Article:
What’s in a name?

Quick quiz. Would you prefer to work with a: 1) financial planner, 2) investment planner, 3) money manager, or 4) wealth manager?

If you feel like I just asked if you like: 1) pizza, 2) pizza, 3) pizza or 4) pizza, you are not alone. The financial intermediaries who claim to be these things can’t keep it straight, so no one should expect clients to, either.

In a recent study by Cerulli Associates, Inc., 1,500 financial intermediaries were found to mis-identify themselves as something they weren’t, frequently exaggerating the services they offer.

According to the study, 59% of financial intermediaries identified themselves as financial planners–certified to work with clients in building comprehensive plans that include insurance and estate planning. Cerulli’s study, however, found that only 30% of those 59% actually fit that description.

22% of financial intermediaries called themselves investment planners, who focus on asset management, retirement and college savings plans. 56% of the survey’s respondents actually fit that description, which makes it sound like a lot of investment planners try to pull themselves off as financial planners.

11% described themselves as wealth managers, who do comprehensive planning for wealthier clients, but only 6% actually fit the description. Once again, it sounds like an inflated title is used in hopes of generating business.

It turns out that money managers, who manage and build investment portfolios (that’s what I am), were the only group that accurately described what they do. Apparently, they knew what they were and weren’t afraid to describe themselves as such.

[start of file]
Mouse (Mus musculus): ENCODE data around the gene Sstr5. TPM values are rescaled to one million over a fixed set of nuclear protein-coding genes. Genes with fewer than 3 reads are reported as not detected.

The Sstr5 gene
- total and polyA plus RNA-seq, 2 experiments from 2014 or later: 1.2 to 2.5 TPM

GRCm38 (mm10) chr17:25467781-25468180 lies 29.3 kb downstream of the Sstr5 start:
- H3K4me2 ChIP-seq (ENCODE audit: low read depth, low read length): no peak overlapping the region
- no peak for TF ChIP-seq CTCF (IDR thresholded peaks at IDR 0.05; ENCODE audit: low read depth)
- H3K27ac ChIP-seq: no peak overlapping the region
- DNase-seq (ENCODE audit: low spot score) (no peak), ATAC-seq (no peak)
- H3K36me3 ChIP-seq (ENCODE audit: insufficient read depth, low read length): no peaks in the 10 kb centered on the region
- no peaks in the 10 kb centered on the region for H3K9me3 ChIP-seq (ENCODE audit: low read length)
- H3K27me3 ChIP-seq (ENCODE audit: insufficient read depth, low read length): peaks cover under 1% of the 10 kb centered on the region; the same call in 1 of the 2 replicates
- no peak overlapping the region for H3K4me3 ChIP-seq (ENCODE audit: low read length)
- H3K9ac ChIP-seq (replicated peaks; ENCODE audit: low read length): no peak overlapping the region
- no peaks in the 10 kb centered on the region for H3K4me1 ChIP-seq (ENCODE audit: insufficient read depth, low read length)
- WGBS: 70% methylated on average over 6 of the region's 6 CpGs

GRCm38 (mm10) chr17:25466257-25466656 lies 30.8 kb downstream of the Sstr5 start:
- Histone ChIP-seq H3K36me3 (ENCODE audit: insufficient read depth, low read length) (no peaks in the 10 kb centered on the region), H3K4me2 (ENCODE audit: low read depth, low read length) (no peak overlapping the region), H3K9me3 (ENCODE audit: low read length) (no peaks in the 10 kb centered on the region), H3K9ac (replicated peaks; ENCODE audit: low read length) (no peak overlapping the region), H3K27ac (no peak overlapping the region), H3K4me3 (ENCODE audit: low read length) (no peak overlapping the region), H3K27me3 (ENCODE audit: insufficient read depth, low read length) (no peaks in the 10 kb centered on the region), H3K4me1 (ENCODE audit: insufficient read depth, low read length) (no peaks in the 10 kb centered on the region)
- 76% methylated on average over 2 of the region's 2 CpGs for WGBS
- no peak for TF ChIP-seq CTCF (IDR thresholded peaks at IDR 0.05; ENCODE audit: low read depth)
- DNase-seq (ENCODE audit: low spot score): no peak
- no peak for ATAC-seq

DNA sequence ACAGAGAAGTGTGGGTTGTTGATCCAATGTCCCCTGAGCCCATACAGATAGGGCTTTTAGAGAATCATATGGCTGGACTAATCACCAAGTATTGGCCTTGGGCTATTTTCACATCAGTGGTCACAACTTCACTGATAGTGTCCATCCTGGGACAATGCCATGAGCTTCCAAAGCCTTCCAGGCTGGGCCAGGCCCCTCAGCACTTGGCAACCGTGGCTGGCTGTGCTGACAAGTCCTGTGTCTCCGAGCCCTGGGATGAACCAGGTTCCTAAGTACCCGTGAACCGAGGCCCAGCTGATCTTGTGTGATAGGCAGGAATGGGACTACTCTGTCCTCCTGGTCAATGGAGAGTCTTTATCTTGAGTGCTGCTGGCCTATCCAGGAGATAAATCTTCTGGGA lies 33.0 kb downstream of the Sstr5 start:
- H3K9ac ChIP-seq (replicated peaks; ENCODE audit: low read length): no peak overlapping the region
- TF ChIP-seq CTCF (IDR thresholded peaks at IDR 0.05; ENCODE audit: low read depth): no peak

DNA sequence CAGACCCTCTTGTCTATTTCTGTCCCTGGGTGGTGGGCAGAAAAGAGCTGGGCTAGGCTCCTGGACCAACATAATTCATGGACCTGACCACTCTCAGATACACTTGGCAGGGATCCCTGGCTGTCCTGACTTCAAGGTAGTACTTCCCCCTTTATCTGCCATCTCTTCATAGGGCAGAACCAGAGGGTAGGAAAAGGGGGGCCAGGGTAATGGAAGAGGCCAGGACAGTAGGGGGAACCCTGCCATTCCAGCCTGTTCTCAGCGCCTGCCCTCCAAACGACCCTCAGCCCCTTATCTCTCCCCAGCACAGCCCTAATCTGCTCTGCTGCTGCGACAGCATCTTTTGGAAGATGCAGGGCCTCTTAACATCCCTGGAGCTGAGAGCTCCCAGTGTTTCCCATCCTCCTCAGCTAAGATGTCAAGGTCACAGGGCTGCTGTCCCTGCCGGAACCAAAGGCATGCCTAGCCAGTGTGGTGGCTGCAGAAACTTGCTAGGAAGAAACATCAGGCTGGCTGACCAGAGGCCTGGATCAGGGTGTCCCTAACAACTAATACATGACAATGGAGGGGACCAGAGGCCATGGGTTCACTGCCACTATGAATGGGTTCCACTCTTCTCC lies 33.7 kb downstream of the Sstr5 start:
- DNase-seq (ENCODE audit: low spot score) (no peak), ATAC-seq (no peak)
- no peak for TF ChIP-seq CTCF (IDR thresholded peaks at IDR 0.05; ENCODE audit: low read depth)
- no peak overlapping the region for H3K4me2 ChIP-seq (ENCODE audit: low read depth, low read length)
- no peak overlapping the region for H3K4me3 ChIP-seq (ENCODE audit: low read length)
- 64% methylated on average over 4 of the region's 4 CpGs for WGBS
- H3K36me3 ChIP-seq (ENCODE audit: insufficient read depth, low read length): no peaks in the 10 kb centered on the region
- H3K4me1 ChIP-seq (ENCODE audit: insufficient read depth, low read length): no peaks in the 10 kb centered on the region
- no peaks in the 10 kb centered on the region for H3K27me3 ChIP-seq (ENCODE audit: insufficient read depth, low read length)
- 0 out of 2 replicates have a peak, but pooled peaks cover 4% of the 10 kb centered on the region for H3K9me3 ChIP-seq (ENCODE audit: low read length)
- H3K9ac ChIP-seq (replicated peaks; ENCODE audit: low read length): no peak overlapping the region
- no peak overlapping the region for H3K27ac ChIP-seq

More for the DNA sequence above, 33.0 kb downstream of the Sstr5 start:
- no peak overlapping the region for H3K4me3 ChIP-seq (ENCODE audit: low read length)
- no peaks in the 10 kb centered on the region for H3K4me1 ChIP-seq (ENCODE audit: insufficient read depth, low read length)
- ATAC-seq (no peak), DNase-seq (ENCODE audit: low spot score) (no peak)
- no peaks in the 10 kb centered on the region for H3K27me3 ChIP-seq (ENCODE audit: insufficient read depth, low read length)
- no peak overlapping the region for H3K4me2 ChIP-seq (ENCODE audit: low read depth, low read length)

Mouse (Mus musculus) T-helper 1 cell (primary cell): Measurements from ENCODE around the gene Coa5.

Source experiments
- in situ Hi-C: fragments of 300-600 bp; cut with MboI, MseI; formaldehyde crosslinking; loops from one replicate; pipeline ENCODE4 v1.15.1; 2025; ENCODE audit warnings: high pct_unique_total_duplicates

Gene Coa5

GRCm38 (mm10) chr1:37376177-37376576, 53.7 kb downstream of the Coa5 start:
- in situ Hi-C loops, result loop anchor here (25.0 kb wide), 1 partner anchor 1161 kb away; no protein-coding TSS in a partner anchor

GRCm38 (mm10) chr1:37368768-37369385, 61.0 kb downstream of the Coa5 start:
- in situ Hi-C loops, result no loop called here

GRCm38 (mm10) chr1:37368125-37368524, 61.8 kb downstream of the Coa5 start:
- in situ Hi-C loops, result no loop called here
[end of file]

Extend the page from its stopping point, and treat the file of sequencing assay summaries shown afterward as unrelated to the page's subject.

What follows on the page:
I must admit, I’ve run into this confusion a lot with clients, prospective clients, and even friends and family. Someone asks what I do, and I describe that I manage money for people.  Then, they say, “So, you’re a financial planner,” or “So, you’re a stock broker.” I don’t blame them for the confusion, but I do blame my industry.

There are a lot of honest people in the financial services business, but it doesn’t seem like a large majority. Specifically, a culture exists that focuses on commission-based sales, and convincing people to purchase “products.” An old industry adage is that insurance products aren’t bought, they’re sold. Looking at how most financial intermediaries are compensated, you’ll see that the adage is all too true.

I’m highlighting this not just to pat myself and other money managers on the back (whoopee, I’m on Team Honest!), but to illustrate how the financial services industry seems to thrive while confusing clients.  

A helpful term to look for is fiduciary.  A fiduciary “must act for the benefit of their clients and place their clients’ interests before their own” (CFA Standards of Practice Handbook).  

When you go to a Ford dealership, you don’t expect a commission-based salesperson to recommend a Toyota, but when you are talking to a doctor, lawyer or another professional, you should expect them to treat you fairly.

When dealing with a professional, you are placing yourself in a position of trust with someone who is an expert in a field where you aren’t.  It would be unfair, and frequently illegal, if the professional used that position of trust to benefit themselves at your expense.  That is why so many legitimate professional organizations require members to adhere to a code of ethics (and will boot you if you don’t!).

When a so-called financial planner earns a 5% commission (yes, on the gross amount of the dollars you invest) because you invest in the mutual fund they recommend, that’s not adhering to a fiduciary standard.  When an insurance agent earns a 10% commission selling you a whole life insurance policy or variable annuity, it should be clear their supposed advice is tainted by a big conflict of interest.

The best way to protect yourself, whether you’re dealing with someone who claims to be fiduciary or not, is to ask how they are compensated.  That should make it clear whether they are serving themselves first, or you.

What’s in a name?  It turns out, a lot.  

Nothing in this blog should be considered investment, financial, tax, or legal advice. The opinions, estimates and projections contained herein are subject to change without notice. Information throughout this blog has been obtained from sources believed to be accurate and reliable, but such accuracy cannot be guaranteed.

What’s in a name?